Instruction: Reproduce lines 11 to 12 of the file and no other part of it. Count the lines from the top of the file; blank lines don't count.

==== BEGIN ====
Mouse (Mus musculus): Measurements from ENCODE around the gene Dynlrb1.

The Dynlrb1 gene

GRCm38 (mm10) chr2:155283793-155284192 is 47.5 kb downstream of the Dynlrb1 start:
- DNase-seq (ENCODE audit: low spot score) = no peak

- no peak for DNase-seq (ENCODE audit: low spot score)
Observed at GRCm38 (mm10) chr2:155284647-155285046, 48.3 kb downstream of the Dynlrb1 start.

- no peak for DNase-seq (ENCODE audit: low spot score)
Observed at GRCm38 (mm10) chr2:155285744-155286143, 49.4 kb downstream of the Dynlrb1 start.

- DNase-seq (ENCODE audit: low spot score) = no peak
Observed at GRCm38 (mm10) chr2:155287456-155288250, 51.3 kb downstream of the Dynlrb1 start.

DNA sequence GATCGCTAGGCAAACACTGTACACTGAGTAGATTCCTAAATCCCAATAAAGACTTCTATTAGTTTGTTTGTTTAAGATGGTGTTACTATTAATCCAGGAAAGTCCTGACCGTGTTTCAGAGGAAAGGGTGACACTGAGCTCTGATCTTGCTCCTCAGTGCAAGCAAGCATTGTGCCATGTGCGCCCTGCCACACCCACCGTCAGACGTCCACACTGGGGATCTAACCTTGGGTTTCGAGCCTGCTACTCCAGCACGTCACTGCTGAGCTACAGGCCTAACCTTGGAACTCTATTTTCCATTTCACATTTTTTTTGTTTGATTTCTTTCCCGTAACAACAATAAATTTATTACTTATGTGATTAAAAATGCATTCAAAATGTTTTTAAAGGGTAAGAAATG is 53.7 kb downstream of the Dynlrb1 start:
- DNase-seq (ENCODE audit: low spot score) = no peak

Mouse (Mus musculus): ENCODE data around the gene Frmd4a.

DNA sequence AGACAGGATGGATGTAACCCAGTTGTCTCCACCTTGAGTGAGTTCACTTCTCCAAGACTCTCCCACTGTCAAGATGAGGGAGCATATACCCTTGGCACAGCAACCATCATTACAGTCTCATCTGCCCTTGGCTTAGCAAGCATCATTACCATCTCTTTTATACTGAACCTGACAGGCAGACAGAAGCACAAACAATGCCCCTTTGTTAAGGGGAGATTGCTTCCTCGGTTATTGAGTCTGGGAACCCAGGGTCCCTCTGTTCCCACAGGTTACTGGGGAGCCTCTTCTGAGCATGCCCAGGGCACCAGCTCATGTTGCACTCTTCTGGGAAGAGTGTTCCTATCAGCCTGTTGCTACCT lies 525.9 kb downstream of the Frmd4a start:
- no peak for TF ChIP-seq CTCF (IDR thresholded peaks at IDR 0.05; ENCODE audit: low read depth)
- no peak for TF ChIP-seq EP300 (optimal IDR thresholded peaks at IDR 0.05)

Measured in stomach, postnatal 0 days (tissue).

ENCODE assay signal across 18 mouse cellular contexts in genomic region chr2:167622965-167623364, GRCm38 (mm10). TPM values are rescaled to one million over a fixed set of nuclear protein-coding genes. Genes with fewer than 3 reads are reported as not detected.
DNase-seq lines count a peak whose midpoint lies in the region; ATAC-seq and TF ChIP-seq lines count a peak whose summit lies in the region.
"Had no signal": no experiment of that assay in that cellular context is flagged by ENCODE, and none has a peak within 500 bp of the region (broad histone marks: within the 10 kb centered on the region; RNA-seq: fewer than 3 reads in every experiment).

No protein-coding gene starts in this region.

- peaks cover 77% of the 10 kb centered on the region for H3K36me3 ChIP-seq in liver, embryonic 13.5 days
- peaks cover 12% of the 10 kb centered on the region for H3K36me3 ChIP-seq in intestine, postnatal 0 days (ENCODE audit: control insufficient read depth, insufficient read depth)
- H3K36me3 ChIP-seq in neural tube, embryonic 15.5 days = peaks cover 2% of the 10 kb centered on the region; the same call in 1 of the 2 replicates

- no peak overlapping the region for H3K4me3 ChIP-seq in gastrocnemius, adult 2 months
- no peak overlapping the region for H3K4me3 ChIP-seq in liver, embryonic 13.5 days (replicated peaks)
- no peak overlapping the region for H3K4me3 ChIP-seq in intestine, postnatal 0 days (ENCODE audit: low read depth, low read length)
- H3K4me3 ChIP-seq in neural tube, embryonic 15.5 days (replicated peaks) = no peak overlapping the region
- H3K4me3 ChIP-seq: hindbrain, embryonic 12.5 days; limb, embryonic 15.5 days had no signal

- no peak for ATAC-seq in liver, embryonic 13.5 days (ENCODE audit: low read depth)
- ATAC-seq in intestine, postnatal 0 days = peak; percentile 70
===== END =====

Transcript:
DNA sequence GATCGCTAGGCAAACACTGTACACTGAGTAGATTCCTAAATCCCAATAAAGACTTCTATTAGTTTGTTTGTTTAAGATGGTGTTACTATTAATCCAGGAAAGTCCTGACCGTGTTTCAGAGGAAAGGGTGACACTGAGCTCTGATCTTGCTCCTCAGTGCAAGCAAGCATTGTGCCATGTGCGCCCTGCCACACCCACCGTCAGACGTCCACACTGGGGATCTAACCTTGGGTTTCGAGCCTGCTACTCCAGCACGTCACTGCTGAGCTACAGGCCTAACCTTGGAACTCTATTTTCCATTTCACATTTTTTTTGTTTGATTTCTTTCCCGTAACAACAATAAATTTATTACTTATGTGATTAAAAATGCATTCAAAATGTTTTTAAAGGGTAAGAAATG is 53.7 kb downstream of the Dynlrb1 start:
- DNase-seq (ENCODE audit: low spot score) = no peak